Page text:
Tableau Parameters are some of the most flexible, and frankly, most awesome features of Tableau. A Tableau parameter allows you or your end-user to change the content that appears in worksheets and dashboards. This can be something simple like a value or something much more advanced. Here we’ll cover several of the most commonly used examples of Tableau parameters.
Pre-defined Lists for Faster Filtering
As a general rule, Tableau parameters run faster in Tableau than Quick Filters. Every time a Quick Filter runs it pings your data source, which can slow you down. Tableau Parameters are retained in memory. So, if you have a list of values you want to use as a filter that you know isn’t going to change, or will change infrequently, use a Tableau parameter instead.
For example, let’s say you have regions: North, South, East, West, MidWest, and Pacific Rim. You know that these are always the regions. You have a Dimension in your data called Region. You could use the Region field as a Quick Filter. However, you could retype these values in a Tableau Parameter and use that as a filter instead and gain processing speed. The caveat here is, if your Dimension is going to change frequently, say for example, Customer Name, you don’t want to be reupdating your Tableau Parameter all the time. Quick Filters are dynamic, Tableau Parameters are static. It’s a limitation of Tableau.
To create the Tableau parameter:
- Right click anywhere in the data pane along the left and choose Create > Tableau Parameter.
- Give the Tableau Parameter a title.
- Change the Data Type to “String.”
- Change the radio button at the bottom for Allowable Values to “List.”
- Type in the values down below.
- Choose ok.
- Right click again and choose Create > Calculated Field. Name your Tableau parameter calculation (i.e. Region Filter).
- Drag the newly created Tableau parameter into the calculation window where your cursor is so that it reads [Region Parameter] = [Region] (or whatever names you’ve chosen).
- Choose ok and then drag your Tableau calculation parameter to the Filters shelf. Set the filter to show only True.
Tableau Top N Parameter
Filtering and sorting are two of the most used tools in any analyst’s toolkit. Often you want to see just the top 10 of something. But what if your audience has different needs? Maybe someone wants to see the top 20 or the bottom 20. A Tableau parameter allows you to do this.
- Let’s look at top Products by Order Quantity. Drag Product Name to rows and Order Quantity to columns.
- Now drag Product Name to the filter shelf.
- A filter box will appear with a number of tabs along the top. Each of those allows you flexibility in how you filter. For now, go to the Top tab.
- Choose “By Field.”
- To create the Tableau parameter, select “Create a new parameter” in the drop down where it says 10,
- Name your Tableau parameter “Top N Products.”
- Set your min and max values in the Tableau parameter – in this case let’s do 10 and 50. Set the step size to 5 (this is by how much each change increments upwards).
- Click ok and a small box with a slider will appear on the right of the Tableau parameter box. Use the slider to adjust the Tableau parameter. Then, explore how the Tableau parameter changes the viz.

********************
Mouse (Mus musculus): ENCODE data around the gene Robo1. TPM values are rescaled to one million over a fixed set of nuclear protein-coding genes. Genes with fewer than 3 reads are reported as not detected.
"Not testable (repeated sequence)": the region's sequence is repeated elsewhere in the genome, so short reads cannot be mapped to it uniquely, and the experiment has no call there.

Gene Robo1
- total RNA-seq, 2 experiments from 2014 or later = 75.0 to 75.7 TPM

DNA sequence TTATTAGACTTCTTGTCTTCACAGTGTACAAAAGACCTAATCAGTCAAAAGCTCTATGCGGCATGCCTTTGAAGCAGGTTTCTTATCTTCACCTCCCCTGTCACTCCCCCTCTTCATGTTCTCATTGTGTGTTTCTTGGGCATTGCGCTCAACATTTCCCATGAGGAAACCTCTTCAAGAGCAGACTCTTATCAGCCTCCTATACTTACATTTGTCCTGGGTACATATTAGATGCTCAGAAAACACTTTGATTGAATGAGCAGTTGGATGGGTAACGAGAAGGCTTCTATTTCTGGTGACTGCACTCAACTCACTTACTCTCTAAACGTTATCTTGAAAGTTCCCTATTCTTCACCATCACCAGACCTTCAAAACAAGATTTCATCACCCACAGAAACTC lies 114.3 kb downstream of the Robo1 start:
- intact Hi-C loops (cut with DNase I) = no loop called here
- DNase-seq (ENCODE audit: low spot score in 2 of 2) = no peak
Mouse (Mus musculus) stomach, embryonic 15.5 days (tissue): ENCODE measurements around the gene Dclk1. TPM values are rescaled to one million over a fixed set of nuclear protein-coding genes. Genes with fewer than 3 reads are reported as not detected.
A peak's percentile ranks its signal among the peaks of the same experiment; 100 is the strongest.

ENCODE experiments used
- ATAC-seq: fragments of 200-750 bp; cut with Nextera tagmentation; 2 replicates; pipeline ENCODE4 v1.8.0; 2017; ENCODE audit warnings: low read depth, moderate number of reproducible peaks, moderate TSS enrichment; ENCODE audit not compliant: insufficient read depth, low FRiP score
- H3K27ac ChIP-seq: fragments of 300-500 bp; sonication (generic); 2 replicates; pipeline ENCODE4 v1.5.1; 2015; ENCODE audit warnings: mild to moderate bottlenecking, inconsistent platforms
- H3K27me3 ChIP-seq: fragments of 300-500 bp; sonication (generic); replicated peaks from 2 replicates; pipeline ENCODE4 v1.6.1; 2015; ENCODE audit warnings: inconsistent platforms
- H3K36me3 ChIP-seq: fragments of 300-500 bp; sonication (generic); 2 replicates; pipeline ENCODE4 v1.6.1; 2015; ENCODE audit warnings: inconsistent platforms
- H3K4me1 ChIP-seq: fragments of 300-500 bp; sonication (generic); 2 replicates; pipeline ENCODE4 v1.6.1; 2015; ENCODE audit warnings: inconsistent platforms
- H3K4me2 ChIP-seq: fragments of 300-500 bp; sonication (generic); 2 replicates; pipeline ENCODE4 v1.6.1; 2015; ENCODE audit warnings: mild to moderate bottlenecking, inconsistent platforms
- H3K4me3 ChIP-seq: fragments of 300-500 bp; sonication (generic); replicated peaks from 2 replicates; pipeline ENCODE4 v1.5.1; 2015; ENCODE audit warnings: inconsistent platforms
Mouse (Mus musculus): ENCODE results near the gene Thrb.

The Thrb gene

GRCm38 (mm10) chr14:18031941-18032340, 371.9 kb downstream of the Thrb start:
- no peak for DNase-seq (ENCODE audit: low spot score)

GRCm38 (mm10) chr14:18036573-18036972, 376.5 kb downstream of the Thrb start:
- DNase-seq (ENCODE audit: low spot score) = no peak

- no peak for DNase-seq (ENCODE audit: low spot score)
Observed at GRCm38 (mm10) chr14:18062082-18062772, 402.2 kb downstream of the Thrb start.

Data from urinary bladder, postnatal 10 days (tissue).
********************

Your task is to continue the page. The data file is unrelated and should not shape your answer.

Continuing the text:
Reference Line Parameter
As mentioned previously, the reference lines Tableau parameter can be a very beneficial way to highlight key information, show thresholds and targets, highlight outliers, etc. Parameterizing these in Tableau allows your end-user to see the data in relation to the targets or thresholds or reference points they want to see.
- On the same chart we just created using Tableau Parameters, right click on the axis and choose Add a Reference Line.
- To create the Tableau parameter, click the drop down arrow (where it says Sum(Order Quantity) and change that to “Create a New Parameter” in the Value section in the middle.
- Name this Tableau parameter “Number of Orders > N”
- Make it a range of values in the Allowable Values section.
- Set the min to 50 and the max to 700 on the Tableau Parameter
- Set the step size of the Tableau parameter to 20.
- Now play with the slider and see how many fall above the line.
Swapping Dimensions or Measures in a View
We now get into a more advanced use of Tableau parameters, but one that is extremely useful. Say you have a well-formatted, insightful chart. Rather than recreate the same chart for six different metrics, you’d like your user to be able to see whatever they want to see with just 1 click.
- Create a new worksheet at the bottom.
- Right click in the data pane and create a new Tableau parameter.
- Name this Tableau parameter as “Choose Dimension.”
- Change the Data Type on the Tableau Parameter to a String.
- Set the Allowable Values to a List.
- Edit the Tableau parameter. In the window down below, type the following field names, one per line.
- Customer Segment
- Marketing Channel
- Product Category
- Product Sub-Category
- Product Name
- Click ok.
- Now right click and create a calculated field using a Case/When statement. Name it Choose Dimension Calc.
Case [Choose Dimension] When ‘Customer Segment’ then [Customer Segment] WHEN ‘Marketing Channel’ THEN [Marketing Channel] WHEN ‘Product Category’ THEN [Product Category] WHEN ‘Product Sub-category’ THEN [Product Sub-Category] WHEN ‘Product Name’ THEN [Product Name] END
- Note the following:
- Capitalization doesn’t matter in the function portions in blue.
- You need the apostrophe marks around the actual text shown in your Tableau parameter
- You can drag in your orange Dimension fields from the data pane.
- You must close the Tableau parameter with an end statement.
- If you are used to writing SQL, the case statement is obviously something you are familiar with. Note that Case syntax in Tableau is slightly different. It’s Case [Field] then your When conditions.
- Bring this calculation to the Rows shelf and Number of Records to the Columns shelf.
- Right click on the Tableau parameter you created at the bottom of the data pane and choose “Show Parameter Control.”
- Click the Sort Descending icon on the Tableau parameter.